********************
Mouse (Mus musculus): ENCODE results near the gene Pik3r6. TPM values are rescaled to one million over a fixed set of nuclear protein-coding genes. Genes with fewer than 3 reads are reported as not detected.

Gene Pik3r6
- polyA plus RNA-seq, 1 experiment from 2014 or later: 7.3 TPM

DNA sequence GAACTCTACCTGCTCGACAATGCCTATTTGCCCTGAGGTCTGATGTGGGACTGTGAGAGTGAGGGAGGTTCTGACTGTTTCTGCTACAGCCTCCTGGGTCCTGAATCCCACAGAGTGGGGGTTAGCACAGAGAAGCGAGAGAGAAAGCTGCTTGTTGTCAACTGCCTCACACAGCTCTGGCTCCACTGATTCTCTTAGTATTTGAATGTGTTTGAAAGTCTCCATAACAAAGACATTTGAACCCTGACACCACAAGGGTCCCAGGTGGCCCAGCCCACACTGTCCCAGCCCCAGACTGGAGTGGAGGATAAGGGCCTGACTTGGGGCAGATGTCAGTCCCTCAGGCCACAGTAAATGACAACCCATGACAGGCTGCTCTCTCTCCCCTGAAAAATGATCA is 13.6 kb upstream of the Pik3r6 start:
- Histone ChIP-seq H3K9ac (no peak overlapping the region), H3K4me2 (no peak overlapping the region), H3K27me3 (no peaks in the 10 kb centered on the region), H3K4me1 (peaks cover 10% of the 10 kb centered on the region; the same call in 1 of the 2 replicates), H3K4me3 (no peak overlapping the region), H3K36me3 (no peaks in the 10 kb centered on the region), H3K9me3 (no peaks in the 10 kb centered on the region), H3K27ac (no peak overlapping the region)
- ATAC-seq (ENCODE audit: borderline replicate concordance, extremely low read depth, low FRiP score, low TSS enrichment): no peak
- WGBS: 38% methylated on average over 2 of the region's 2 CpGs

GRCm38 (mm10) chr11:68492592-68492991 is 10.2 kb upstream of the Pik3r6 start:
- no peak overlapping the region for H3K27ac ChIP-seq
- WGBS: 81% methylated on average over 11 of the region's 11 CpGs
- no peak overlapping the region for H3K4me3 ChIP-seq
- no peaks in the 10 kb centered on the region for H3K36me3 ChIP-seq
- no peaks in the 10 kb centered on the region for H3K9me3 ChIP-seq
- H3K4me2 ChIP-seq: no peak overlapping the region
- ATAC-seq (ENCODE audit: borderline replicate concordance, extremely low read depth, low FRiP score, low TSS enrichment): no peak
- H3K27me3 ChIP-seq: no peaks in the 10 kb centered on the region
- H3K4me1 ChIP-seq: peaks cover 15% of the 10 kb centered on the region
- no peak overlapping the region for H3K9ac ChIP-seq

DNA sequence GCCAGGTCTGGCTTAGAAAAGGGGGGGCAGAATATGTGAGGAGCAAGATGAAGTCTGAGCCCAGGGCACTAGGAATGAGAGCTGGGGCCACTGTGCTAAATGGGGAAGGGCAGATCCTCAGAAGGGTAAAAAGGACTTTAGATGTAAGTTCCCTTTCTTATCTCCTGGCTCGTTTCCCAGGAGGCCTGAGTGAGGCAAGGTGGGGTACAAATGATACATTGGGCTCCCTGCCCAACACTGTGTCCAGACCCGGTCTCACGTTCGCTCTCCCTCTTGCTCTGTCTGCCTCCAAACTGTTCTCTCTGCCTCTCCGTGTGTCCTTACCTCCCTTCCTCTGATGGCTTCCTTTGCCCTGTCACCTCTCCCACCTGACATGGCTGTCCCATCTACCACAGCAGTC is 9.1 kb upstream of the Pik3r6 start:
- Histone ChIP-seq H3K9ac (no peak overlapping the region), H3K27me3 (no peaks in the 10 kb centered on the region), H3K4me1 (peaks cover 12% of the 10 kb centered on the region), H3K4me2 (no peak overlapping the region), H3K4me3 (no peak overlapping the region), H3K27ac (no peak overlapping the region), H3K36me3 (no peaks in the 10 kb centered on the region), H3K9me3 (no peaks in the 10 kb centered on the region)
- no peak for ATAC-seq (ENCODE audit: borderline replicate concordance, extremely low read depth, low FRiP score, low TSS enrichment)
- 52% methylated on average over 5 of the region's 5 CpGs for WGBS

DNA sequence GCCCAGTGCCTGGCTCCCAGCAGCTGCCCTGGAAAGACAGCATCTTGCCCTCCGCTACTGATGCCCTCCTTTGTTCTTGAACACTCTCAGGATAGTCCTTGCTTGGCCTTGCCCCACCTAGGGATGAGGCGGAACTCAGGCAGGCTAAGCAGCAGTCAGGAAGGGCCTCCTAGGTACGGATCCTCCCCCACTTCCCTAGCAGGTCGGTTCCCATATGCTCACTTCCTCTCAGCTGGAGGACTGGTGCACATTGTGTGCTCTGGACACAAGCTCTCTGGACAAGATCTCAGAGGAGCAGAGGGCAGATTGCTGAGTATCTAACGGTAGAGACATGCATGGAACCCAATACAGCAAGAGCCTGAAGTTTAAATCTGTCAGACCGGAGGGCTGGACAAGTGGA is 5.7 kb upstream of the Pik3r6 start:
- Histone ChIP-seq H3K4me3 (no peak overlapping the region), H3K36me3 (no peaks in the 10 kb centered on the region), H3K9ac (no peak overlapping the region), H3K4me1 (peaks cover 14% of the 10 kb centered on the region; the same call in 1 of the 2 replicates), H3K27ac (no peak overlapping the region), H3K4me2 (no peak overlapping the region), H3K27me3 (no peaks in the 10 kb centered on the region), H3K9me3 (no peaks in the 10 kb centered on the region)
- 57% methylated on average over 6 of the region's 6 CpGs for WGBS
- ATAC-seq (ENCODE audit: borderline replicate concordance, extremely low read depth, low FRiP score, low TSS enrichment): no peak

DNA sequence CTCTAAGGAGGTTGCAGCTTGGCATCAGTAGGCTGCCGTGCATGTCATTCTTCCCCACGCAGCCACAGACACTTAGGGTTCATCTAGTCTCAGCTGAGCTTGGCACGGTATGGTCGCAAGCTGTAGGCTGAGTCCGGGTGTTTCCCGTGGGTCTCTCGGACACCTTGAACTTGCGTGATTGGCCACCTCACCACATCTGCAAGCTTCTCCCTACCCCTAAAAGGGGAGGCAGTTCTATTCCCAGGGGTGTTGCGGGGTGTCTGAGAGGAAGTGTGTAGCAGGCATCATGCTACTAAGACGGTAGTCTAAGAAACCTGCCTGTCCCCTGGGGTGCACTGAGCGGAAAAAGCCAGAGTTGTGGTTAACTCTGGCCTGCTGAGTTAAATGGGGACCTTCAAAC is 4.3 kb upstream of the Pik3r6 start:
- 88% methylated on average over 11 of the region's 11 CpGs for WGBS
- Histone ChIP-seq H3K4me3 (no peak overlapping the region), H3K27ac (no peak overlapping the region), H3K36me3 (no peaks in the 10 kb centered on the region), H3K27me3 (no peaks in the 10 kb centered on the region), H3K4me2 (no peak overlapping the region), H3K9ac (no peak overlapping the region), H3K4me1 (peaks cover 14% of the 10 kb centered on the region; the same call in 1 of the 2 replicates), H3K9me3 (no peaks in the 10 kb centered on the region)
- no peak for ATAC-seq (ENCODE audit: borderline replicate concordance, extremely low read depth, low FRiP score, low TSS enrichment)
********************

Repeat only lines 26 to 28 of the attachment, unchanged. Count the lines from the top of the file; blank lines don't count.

- ATAC-seq (ENCODE audit: borderline replicate concordance, extremely low read depth, low FRiP score, low TSS enrichment): no peak

DNA sequence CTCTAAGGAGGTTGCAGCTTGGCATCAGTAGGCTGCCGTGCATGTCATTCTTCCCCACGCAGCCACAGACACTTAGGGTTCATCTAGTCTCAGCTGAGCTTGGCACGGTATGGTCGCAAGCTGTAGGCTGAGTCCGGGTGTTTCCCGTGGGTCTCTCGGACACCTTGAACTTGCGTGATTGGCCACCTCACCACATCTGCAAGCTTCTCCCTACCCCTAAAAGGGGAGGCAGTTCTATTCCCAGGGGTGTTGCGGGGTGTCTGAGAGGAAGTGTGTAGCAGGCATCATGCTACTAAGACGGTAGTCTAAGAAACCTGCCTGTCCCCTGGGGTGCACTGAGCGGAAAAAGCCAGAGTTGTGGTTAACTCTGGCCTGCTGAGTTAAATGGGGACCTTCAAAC is 4.3 kb upstream of the Pik3r6 start:
- 88% methylated on average over 11 of the region's 11 CpGs for WGBS